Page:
Apink Logo

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Apink LogoApink Logo PNG

Apink is a South Korean girl group, which made a debut in April 2011.

Meaning and history

Apink Logo history

The debut extended play Seven Springs of Apink released in the spring of 2011 already featured their earliest, “black,” logo.

Old logo (2011)

Apink Logo-2011

It featured the name of the group made up of two glyphs. The first glyph was formed by the interlaced (or overlapping) letters “A” and “P,” while the second glyph was a combination of the “I,” “N,” and “K.” How did the designers join the letters within a single glyph? The decision was pretty simple: the letters shared one of their vertical lines. For instance, the right side of the “A” also formed the left line of the “P,” while the left line of the “N” also formed the “I.”

The logo had a visual rhythm due to the similar curves of the initial letter, the “A,” and the final letter, the “R.” The only pink element, the diamond “dot” above the “I” formed the center, implying some sort of symmetry. All this made the design stylish and memorable.

On the downside, the intricate style worsened the legibility. You would have hardly figured out the name of the band unless you were already familiar with it. Also, the multiple sharp angles didn’t look as delicate and feminine as the members of the groups.

You can spot this version of the logo on the covers of their LPs and albums (Snow Pink from 2011, for instance), while quite a few other releases did not include it (their debut full-length studio album Une Année from 2012 and their third mini-album Secret Garden from 2013, to name just two).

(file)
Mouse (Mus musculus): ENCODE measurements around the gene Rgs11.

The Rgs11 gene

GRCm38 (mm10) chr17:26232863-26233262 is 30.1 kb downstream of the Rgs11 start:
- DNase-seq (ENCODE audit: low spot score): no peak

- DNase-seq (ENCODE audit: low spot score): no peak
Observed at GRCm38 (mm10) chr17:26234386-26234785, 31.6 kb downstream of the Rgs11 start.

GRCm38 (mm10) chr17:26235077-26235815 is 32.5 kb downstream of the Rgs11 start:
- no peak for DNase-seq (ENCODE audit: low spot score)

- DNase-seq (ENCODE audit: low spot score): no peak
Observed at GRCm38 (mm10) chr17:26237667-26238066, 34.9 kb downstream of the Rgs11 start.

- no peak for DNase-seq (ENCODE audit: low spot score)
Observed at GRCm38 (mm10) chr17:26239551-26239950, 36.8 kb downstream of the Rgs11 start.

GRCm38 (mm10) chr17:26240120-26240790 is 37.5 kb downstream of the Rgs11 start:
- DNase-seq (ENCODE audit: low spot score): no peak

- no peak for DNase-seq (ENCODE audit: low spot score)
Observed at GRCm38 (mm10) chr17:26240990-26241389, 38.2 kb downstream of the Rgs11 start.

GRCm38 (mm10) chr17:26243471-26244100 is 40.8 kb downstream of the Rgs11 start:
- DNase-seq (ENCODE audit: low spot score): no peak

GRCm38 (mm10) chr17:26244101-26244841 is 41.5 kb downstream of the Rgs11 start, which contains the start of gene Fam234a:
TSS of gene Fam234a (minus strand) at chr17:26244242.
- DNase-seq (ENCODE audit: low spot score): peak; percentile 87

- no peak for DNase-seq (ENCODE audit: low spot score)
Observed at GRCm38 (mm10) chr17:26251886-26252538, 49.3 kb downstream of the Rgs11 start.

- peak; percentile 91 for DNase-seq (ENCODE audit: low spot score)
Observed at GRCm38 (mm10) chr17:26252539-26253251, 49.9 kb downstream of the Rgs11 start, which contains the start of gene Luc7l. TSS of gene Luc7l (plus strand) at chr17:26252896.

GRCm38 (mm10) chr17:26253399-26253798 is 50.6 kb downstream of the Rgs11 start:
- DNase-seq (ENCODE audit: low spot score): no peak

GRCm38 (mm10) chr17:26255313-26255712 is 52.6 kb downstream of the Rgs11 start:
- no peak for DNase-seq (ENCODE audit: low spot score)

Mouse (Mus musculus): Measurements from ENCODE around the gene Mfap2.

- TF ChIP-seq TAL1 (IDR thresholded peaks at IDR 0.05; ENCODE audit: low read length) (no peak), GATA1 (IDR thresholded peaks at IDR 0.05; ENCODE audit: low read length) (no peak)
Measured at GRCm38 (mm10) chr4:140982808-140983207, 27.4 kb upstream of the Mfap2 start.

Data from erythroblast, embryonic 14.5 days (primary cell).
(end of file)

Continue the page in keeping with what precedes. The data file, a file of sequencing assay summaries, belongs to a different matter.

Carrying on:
Current emblem (since 2014)

Apink Logo

The logo exists in at least two versions, a full one, and a short one.

The full logo includes the name of the band placed inside a stylized heart. In the short version, the heart is not used.

The updated design loses the symmetry and rhythm of its predecessor. In return, it gets a tender, unmistakably feminine style. You can feel it in the soft curves of the glyphs, in the muted pink color, to say nothing of the heart shape. The wordmark seems to have been formed by a ribbon, which only reinforces the sweet feminine style.

Also, there is a provocative touch, which appears due to the way the “k” looks (it is similar to a bow and tempts you to untie it).

While the legibility of this version is much better than that of its predecessor, the “k” glyph still looks more like an “x.” In other words, you still can’t figure out the name of the group from its logo, unless you already know it.

Some of the releases where the “ribbon” Apink logo can be seen on the cover include their second full-length studio album Pink Memory, the debut Japanese album Pink Season, mini-albums Pink Luv (2015) and Pink Up (2017), to name just a few.